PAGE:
I don’t mean to be unkind, but have you ever seen a recipe that – after perusing it for ingredients and instructions – makes you say to yourself: you’ve got to be kidding…I may as well eat boiled water! Sure, it seems easy enough to put together, but you just know that even if you use the finest of ingredients and the best of the limited technique required, at best you will dish out an utterly bland and uninspired meal.
I saw such a recipe several days ago. And I don’t mean to pick on ethereal Nigella Lawson, who is lovely and does have some very nice recipes, but she offered such a dish. It had a benign enough name – pasta with ham, peas and cream. The ingredients certainly sounded delicious enough…until you realized that the whole recipe involved cooking the pasta and peas together and then just dousing it with warmed cream that contained pieces of (equally warmed) ham in it.
The analytical side of me, which only seems to come alive when assessing food, recipes, meals and restaurants, felt the need to re-read the recipe. I MUST have missed something. But no…it was that straight-forward.
And I don’t mind straight-forward. Believe me. I’m not a cook that automatically gravitates towards the complicated and convoluted. It’s nice to be able to put something together with ease and simplicity…as long as there is some sort of payoff for this itsy-bitsy bit of trouble. But boiled peas and ham warmed through in cream feels more like being given a single yellow rose from the man of your dreams, instead of the full and luscious bouquet of red ones you were hoping for. Sooooo disappointing, yes?
I especially found it disheartening because there is probably a loving yet busy mom or dad out there – all too short on time – who sees this recipe and decides to make it for the kids because, after all, it is so easy to put together and the ingredients are wholesome. But once the kids have a taste and find it understandably unworthy of their love and excitement, they utter that categorical statement we all hear from the mouths of our babes… ‘I don’t like it.’
The tragedy is that pasta with ham, cream and peas is an Italian classic. It is the kind of dish people make when they are either short on time or haven’t had the chance to go food shopping and have to rely on what’s in their fridge, freezer and pantries. It may be simple and it may not require much, both in terms of ingredients or time, but it wouldn’t have become a homey classic, especially with finicky Italians, if it also wasn’t delicious.
And Nigella isn’t alone in bland-ifying (I love those George W.-isms…don’t you?) this poor little simple pasta dish. I looked up the recipe and found several slightly better renditions, which means they at least called for the addition of shallots. Still, they were very quick to point out that the shallots should be turned translucent before adding the cream to the skillet, but never be browned. And while that rendition at least stays truer to the classic pasta with ham, cream, and peas that I know and love, I still have to say…
Why bloody not brown the shallots? And why not brown the ham while we’re at it? Why not have those little pieces of crusty deliciousness, called fond, that regale the bottom of our skillet after we’ve browned the shallots and ham contribute its savoriness to the pasta sauce?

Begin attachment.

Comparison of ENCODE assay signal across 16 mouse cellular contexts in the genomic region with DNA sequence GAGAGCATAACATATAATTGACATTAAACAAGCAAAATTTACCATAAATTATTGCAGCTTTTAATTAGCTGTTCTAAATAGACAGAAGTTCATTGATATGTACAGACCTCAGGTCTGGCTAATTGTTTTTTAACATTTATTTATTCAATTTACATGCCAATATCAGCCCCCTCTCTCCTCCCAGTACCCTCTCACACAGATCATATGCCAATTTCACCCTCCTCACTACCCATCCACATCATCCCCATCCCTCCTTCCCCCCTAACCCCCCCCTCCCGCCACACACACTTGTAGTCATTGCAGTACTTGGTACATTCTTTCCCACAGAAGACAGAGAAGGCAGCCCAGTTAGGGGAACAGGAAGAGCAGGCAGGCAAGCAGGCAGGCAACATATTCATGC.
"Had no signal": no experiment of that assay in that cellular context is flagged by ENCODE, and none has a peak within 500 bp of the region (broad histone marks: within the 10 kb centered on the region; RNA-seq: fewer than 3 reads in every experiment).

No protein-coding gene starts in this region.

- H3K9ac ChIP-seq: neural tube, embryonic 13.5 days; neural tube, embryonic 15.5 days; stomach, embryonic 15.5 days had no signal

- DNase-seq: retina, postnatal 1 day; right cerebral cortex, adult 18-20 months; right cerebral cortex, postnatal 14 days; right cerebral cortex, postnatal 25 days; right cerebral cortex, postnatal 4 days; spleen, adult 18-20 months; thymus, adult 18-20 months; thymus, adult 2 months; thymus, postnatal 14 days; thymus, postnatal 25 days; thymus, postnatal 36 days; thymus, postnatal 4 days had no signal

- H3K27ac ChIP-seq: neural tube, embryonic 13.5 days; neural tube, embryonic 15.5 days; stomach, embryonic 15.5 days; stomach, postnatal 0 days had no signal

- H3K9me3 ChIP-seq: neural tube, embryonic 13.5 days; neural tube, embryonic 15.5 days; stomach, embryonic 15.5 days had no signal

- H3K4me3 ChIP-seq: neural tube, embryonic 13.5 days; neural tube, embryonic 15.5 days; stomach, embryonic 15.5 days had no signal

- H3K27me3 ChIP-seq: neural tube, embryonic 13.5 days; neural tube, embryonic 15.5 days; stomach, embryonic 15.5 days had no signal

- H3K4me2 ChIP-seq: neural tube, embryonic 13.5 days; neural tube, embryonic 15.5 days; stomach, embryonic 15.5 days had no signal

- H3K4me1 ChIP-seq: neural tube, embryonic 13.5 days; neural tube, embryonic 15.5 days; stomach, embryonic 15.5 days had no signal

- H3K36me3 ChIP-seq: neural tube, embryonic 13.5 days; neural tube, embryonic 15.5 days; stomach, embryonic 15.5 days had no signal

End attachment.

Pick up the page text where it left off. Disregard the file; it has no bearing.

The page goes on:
It certainly is worth the additional few minutes of cooking time, flavor-wise.
That’s my story and I’m sticking to it, anyway.
making ham, cream & peas pasta
Bring a large pot of water to a boil.
Mince 3 shallots.
Start by removing the skin and then carefully cutting it, from one end to the other, across the middle. Then slice perpendicularly, to create little strips. Finally, mince by cutting the little strips perpendicularly again. This type of paragraph explains why ‘a picture is worth a thousand words,’ yes?
Cut 6 oz. of maple honey ham slices into strips. I sometimes cut the border of the ham off, depending on how thick it is. I don’t go crazy and remove every little bit of it, but just enough. I do so because I don’t want the ham to be too chewy in the finished sauce.
Then cut the strips perpendicularly to create ½-inch rectangles.
Heat 2 tablespoons of olive oil on medium heat in a shallow skillet. When the oil begins to swirl on the surface, add the minced shallots and a pinch of salt.
Cook for 3 minutes, until they look golden brown.
Now add the diced ham slices. Raise the heat to medium-high and cook for 5 minutes, stirring once or twice, until the ham is browned.
Add ¾ cup of heavy cream, ¼ teaspoon freshly-grated nutmeg, and a good crack of black pepper.
Taste for seasoning and add salt if needed. Bring to a gentle simmer. Allow to simmer for 3 minutes and then take skillet off the heat.
Meanwhile, add 3/4 lb. of short pasta, like penne or fusilli, and a good handful of Kosher salt to the boiling water and cook according to package instructions. When the pasta is 5 minutes from being fully cooked, add 1 ½ cup of frozen peas. Right before draining the pasta, reserve 3 tablespoons of the pasta cooking water.
Drain the pasta and peas well.
Return to the pot and add the reserved pasta cooking water. Top with the cream and ham mixture. Mix well to ensure the pasta is evenly coated with the sauce. Divvy out the pasta into bowls and top with grated Parmigiano-Reggiano. Makes 4 servings.